In the first film, Alan was a friendless social pariah. His story arc was that he bonded with Phil, Stu and Doug. In this third installment, Alan is an unlikable idiot. Within the first five minutes, he kills a giraffe and his father. I watched in horror as Alan made his father so upset that he had a heart attack and died right behind Alan, who does not hear his mother's plea for help because he is wearing headphones. Later, Alan tells the four year old, whom he carried around as a baby in the first film, that he is his father. How and why am I supposed to root or care for a person who is so selfishly destructive to others?
When did these films become so dark? In the first one, crap happens to the wolf pack because Alan put drugs in their drinks, but no one else is seriously harmed because of his stupidity. Here, Chow and Alan are responsible for human and animal deaths. In one scene, Alan says something so annoying to Stu that Stu should have knocked Alan on his fat ass. It would have been very appropriate and I would have cheered.
For some reason, the writers made Alan untouchable. He never feels remorse for anything he does. He lied at his father's funeral. He is so stupid as to impede the wolf pack every step of the way. Stu and Phil showing up for Alan's intervention is ridiculous. You would think that both would have learned to stay as far away from Alan as humanly possible. He provides nothing but trouble to anyone who gets close to him. I do not remember the last time I so actively hated a movie character.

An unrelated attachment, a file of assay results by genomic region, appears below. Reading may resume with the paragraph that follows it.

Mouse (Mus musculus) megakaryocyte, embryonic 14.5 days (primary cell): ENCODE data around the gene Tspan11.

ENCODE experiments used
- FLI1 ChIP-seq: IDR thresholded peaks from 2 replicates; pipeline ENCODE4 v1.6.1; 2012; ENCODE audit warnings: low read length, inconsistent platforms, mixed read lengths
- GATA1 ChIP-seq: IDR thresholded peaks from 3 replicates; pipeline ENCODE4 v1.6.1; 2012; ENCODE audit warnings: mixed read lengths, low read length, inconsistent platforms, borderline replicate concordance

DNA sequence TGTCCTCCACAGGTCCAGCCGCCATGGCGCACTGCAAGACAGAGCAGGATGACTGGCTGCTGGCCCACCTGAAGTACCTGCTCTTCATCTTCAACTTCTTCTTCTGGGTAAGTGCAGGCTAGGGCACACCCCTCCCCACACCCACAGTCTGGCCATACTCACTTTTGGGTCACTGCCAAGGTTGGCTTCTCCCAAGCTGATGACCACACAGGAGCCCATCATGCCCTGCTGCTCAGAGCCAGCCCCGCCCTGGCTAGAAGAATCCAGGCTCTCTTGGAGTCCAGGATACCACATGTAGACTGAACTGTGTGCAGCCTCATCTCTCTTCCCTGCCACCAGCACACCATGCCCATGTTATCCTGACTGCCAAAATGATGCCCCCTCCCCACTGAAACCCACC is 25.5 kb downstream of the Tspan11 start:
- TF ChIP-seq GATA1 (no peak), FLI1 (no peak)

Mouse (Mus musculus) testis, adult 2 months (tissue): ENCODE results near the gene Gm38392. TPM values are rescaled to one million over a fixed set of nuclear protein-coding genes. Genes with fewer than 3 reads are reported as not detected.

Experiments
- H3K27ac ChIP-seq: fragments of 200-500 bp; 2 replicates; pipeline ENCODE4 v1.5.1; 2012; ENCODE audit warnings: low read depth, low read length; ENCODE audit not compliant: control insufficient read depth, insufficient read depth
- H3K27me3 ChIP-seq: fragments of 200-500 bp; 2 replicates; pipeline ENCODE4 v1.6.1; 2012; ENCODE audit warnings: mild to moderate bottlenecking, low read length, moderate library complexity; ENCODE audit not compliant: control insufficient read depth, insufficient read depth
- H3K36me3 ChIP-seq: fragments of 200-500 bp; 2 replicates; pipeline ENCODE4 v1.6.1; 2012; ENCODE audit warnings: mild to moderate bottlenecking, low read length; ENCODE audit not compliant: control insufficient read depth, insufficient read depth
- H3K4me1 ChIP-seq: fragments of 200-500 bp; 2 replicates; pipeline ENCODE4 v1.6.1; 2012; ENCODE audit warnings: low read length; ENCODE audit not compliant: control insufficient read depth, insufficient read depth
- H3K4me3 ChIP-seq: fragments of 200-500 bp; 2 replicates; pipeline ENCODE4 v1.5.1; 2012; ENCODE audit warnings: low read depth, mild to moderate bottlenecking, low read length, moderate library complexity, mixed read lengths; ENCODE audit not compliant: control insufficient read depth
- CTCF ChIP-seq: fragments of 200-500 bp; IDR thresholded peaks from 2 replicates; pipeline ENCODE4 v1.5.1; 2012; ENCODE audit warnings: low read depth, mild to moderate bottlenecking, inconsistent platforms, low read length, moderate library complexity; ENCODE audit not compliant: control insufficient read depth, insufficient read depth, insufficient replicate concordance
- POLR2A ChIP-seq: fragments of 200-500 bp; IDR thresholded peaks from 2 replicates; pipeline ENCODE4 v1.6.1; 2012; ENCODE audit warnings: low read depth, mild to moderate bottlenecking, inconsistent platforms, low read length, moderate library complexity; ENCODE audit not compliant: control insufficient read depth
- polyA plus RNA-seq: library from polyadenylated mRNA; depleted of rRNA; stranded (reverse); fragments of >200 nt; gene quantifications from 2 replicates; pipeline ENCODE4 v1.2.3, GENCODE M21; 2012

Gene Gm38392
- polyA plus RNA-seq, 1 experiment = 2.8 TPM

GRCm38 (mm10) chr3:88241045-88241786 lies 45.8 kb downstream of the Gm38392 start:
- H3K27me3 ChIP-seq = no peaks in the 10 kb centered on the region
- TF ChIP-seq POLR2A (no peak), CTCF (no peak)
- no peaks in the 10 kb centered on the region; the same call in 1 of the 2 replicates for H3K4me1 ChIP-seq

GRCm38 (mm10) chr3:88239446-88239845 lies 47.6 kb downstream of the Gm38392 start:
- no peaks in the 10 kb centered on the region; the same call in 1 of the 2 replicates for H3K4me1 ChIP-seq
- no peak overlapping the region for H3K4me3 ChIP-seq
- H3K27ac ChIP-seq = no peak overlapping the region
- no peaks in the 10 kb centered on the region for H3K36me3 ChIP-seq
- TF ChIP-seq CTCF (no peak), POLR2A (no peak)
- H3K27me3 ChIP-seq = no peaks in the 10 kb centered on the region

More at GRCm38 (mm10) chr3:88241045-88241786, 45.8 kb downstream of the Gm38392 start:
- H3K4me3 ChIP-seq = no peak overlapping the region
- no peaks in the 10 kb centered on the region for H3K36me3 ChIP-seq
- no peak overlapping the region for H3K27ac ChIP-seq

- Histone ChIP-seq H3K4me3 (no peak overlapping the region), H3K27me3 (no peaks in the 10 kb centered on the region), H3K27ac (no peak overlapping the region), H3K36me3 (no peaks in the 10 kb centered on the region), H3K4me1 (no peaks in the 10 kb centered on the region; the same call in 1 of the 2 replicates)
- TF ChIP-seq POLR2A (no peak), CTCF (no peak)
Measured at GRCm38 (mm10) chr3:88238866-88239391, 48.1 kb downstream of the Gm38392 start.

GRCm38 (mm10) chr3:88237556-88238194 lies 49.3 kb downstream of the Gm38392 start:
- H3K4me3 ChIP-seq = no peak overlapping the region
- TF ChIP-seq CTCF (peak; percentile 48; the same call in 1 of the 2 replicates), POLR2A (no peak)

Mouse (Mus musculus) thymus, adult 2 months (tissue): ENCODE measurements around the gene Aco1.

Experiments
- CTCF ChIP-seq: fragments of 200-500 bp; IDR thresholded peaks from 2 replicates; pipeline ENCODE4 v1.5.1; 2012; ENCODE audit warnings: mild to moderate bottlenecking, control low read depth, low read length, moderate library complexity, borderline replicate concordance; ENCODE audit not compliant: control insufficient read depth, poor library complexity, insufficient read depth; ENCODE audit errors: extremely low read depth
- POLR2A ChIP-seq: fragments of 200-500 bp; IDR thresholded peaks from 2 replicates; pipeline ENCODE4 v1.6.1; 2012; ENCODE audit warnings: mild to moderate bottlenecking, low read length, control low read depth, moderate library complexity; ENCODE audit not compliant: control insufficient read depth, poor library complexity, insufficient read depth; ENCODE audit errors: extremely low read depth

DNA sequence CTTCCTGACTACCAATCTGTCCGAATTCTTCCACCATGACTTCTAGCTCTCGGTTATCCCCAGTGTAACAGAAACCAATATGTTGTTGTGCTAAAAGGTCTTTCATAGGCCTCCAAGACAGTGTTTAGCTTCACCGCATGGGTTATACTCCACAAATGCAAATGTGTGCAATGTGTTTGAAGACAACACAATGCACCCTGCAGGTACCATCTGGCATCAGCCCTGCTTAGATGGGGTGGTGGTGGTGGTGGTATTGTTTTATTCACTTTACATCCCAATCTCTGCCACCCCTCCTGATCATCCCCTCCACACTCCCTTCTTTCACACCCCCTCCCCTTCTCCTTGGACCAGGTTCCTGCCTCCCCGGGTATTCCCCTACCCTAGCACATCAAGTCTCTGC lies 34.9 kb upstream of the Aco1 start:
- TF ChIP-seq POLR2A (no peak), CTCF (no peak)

Ed Helms, Bradley Cooper, and Zach Galifianakis in The Hangover Part III.
I can't say I actively hated Alan but I understand where Eric is coming from. This annoying man-child behaves atrociously 99% of the time. He dominates the movie at the expense of the other members of the Wolf Pack. At times it's more like the Alan and Chow show than a Hangover movie. And, as my brothers wrote, those two characters are best taken in small doses. They are comic sidekicks acting as leading men.
I'm glad they altered the formula at least. It gives the ending a sense of closure. With any luck we won't be seeing these guys again. I really hope they keep it at a trilogy. It is definitely past closing time for the franchise.
These guys have been through it all together. Over the course of the series they've gone from being fairly sheltered suburbanites to hardened soldiers of fortune. At this point nothing really shocks them. Or the audience for that matter.
John Goodman is always a pleasant addition to any movie. He brings a bit of gravitas to the role of the mobster whose gold Chow stole. His presence made me briefly think I was watching a Coen brothers' movie. Until the asinine storyline and bathroom humor reminded me otherwise.
The joy of the first 2 movies was the idea of these middle-aged guys having an unexpected adventure together, and then bonding while they worked together to solve the mystery of the events of the previous evening. As outlandish as they became they both maintained a sense of fun that this installment completely lacks. And gone is even the slightest modicum of plausibility.
From the 20 car pile-up caused by a decapitated giraffe head to the ridiculous final mid-credits scene The Hangover III is just plain mean-spirited. The script could have been written under the influence of alcohol and/or hallucinogens. Somebody should have given the writers some strong black coffee to sober them up.
Photos © Copyright Warner Bros. (2013)